Prostate Cancer Radiation Therapy Increases Risk of Fracture





Radiation treatment for prostate cancer may increase the risk of patients suffering hip fractures, according to a study presented here at the 2010 American Urological Association (AUA) Annual Meeting.

"Our research suggests that patients treated with 3-dimensional external-beam radiotherapy for prostate cancer could benefit from measures to improve bone health, just as we are doing with androgen-suppression therapy, to decrease the risk of the high morbidity and mortality that occurs with hip fractures," said Sean Elliott, MD, University of Minnesota, Minneapolis, Minnesota, on May 30.

Dr. Elliott and colleagues mined the Surveillance, Epidemiology and End Results (SEER) database and identified 166,162 prostate cancer patients, all of whom were aged 66 years or older. The researchers then compared the rate of hip fractures in patients undergoing radiation therapy with the number of wrist fractures, because radiation therapy for prostate requires radiation to pass through hip bones but does not affect wrists.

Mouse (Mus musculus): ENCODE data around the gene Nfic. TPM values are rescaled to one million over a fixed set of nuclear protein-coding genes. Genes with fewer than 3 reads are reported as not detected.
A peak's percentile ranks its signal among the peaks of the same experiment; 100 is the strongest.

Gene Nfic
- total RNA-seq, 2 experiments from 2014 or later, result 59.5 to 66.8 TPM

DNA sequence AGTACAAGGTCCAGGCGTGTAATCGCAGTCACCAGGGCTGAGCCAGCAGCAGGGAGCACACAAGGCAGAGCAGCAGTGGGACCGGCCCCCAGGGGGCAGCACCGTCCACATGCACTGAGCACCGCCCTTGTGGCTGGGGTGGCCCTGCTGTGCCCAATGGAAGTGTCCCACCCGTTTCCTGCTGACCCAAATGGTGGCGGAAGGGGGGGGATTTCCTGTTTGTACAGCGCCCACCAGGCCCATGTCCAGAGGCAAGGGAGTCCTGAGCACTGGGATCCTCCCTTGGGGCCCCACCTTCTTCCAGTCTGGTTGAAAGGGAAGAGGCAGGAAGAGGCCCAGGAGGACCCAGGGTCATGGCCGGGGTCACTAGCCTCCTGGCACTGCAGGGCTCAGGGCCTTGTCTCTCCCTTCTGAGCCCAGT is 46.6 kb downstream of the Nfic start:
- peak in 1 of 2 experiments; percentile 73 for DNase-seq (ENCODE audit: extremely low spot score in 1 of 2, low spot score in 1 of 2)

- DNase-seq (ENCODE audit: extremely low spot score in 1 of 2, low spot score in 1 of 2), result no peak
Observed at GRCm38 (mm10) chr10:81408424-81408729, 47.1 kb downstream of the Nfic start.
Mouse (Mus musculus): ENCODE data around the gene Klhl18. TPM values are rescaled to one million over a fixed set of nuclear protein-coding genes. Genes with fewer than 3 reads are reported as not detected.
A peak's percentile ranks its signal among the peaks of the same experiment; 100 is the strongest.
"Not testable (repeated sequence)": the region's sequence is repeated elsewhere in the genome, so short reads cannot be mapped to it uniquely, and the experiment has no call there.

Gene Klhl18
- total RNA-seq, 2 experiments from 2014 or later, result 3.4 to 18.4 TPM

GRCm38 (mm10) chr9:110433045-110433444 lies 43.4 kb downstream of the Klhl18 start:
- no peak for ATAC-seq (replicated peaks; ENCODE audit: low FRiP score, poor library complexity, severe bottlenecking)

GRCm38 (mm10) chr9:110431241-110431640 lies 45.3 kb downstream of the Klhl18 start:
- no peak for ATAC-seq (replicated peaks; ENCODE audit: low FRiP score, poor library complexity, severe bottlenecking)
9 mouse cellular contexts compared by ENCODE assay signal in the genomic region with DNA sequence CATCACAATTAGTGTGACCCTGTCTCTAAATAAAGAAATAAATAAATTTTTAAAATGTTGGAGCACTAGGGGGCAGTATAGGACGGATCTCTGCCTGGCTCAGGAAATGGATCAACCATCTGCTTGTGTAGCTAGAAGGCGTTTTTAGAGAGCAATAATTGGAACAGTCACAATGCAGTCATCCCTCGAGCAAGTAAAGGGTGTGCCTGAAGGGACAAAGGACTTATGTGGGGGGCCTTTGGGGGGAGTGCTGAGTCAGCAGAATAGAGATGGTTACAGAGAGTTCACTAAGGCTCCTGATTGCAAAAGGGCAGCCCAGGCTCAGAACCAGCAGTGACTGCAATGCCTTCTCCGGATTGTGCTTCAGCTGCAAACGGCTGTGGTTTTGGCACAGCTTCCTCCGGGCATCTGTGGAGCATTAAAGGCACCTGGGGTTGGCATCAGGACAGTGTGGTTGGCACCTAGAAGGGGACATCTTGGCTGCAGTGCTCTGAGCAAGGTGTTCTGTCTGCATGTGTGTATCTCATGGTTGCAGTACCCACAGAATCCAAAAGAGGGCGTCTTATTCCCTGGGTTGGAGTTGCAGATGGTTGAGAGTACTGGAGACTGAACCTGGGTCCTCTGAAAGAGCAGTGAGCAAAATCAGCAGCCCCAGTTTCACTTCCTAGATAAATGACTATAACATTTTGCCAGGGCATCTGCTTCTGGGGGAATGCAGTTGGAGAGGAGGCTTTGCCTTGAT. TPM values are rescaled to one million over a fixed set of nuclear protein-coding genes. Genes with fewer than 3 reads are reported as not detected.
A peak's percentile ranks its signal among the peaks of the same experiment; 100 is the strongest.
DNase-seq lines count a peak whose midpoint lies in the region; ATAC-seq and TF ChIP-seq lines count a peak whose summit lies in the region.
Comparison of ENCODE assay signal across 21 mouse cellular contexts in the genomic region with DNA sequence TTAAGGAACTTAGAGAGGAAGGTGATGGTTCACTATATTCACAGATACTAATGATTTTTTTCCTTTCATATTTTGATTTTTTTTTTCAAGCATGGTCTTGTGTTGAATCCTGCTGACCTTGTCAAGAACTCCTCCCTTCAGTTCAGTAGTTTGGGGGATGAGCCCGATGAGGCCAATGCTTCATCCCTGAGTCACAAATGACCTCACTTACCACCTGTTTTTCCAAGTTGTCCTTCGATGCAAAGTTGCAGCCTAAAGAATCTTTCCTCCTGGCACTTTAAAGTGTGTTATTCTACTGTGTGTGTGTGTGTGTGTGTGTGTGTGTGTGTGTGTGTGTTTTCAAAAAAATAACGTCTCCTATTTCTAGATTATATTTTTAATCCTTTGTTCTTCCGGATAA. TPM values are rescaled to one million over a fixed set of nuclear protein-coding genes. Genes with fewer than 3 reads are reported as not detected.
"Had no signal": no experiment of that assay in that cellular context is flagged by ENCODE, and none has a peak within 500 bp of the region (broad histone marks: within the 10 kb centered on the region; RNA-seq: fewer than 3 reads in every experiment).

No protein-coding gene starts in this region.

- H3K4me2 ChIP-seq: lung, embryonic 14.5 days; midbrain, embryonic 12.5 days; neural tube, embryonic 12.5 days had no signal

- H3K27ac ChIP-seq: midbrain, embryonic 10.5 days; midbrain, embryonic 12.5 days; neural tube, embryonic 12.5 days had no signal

After controlling for those who were undergoing androgen-suppression therapy and other risk factors, including osteoporosis, race, and age, the researchers determined that undergoing external-beam radiotherapy increased a man’s risk of hip fracture by 66.5% without increasing the risk of wrist fracture compared with men who underwent radical prostatectomy (P < .001). In fact, the men undergoing external-beam radiation therapy had a slightly decreased risk in wrist fractures compared with men who underwent radical prostatectomy alone, but the difference was not statistically significant.

Patients treated with androgen-suppression therapy alone had an increased risk of both types of fractures. Wrist fractures in these men increased about 70%, and hip fractures increased by 2.5-fold, Dr. Elliott said.

Among men treated with both external-beam radiation and androgen-suppression therapy, the risk of wrist fracture increased about 28%, but the risk of hip fracture increased by more than 2-fold. All of the differences between hip fracture and wrist fracture among those undergoing radiation therapy achieved statistical significance.

"Maintaining bone health is an important part of treating prostate cancer patients, particularly those on aspartate aminotransferase," said AUA spokesman Jeff Holzbeierlein, MD, University of Kansas Medical Center, Kansas City, Kansas.

"These data suggest that we consider taking similar measures with our patients who are receiving 3-dimensional external-beam radiation therapy."